The backup plan: a good old cloth!
In addition, to help clear the mist and fog, a good thing to have handy is a microfibre cloth or pad. These are great at soaking up the moisture from your windscreen and help to quickly clear the condensation caused by the ice. It's best to make sure you don't leave it inside your vehicle all the time when it's wet, as it'll evaporate moisture into the air inside your vehicle and cause even more condensation.
An alternative to this would be an old tea towel or any old flannels you have stowed away in the back of an airing cupboard. It doesn’t have to be anything fancy, but an absorbent cloth that won’t leave fibres or dust on the windscreen is what you want!
Don't be ashamed of using a hot water bottle
Another thing to have handy, especially if your heater matrix isn’t amazing, is a hot water bottle! But if you find yourself shivering most of the time in your classic, it may be worth digging one out for longer journeys. Along the same lines is a flask of tea or coffee, it never hurts to have one ready before you leave. If you don’t have to stop at a service station for anything, it’s nice to carry one on your journey so that you have something warm to drink when you want it.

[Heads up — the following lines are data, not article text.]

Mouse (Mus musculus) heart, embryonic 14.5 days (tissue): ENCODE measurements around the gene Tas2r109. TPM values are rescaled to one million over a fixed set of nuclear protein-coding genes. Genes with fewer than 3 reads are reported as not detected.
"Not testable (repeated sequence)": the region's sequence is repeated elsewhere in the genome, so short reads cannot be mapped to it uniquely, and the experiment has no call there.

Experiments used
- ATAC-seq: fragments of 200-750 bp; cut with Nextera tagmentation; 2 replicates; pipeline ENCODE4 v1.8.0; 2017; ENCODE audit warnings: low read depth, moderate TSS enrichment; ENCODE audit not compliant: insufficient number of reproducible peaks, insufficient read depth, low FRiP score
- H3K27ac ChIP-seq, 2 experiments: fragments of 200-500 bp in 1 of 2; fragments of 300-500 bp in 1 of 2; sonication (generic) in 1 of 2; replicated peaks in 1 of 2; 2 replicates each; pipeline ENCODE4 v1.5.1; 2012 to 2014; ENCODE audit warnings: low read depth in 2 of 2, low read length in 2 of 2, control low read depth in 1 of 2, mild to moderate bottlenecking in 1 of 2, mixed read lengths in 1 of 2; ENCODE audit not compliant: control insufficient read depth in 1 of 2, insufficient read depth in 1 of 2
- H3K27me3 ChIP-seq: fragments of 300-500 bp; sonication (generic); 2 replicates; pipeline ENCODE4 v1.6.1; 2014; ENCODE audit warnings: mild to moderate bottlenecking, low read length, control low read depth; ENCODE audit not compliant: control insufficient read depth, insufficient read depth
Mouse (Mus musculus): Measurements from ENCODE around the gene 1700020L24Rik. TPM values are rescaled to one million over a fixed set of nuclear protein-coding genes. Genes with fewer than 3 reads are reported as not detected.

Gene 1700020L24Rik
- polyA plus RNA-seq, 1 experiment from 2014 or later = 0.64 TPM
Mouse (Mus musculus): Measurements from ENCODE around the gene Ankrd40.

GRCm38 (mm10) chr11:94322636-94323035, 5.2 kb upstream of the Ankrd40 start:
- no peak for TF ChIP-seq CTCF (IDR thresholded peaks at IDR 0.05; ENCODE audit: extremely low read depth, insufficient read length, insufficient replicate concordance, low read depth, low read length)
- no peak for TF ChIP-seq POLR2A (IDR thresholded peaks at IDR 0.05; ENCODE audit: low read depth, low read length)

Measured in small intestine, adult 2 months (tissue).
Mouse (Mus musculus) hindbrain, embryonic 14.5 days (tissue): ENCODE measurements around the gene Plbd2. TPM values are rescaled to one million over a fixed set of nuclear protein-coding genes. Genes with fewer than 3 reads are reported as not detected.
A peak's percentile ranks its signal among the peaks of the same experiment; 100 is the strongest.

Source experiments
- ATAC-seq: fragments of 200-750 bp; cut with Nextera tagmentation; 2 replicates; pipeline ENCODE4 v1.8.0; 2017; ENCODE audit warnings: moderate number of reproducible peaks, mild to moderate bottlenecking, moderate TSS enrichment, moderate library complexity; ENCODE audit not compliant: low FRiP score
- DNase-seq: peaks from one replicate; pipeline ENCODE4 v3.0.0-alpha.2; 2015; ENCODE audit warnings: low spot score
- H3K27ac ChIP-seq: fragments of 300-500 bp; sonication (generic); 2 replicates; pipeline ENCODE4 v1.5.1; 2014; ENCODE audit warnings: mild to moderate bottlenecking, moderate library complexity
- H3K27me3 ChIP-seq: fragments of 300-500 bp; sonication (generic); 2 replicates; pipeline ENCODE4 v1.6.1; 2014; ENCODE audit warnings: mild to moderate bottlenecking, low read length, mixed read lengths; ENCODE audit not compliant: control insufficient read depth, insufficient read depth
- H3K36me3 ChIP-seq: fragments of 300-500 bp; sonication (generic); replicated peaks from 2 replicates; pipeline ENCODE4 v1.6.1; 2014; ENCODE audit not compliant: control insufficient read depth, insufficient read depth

Image credit Bailey Zindel, via Unsplash
Modern vehicles in ice:
Driving on ice may be easier and arguably safer, but there's still checks you should make to ensure you reach your destination without any issues.
Check your coolant
It's really important to make sure your coolant is topped up, and that you're using the right type. Not only does engine coolant keep your engine cooler than just water when it reaches a high heat, but it also stops the water in your system from freezing while you're not using it.
It’s a good idea to check your vehicle's manual to confirm which type your vehicle needs. Some engines may need a different ratio in colder months, or you may want to use a new coolant all together if you’re unsure.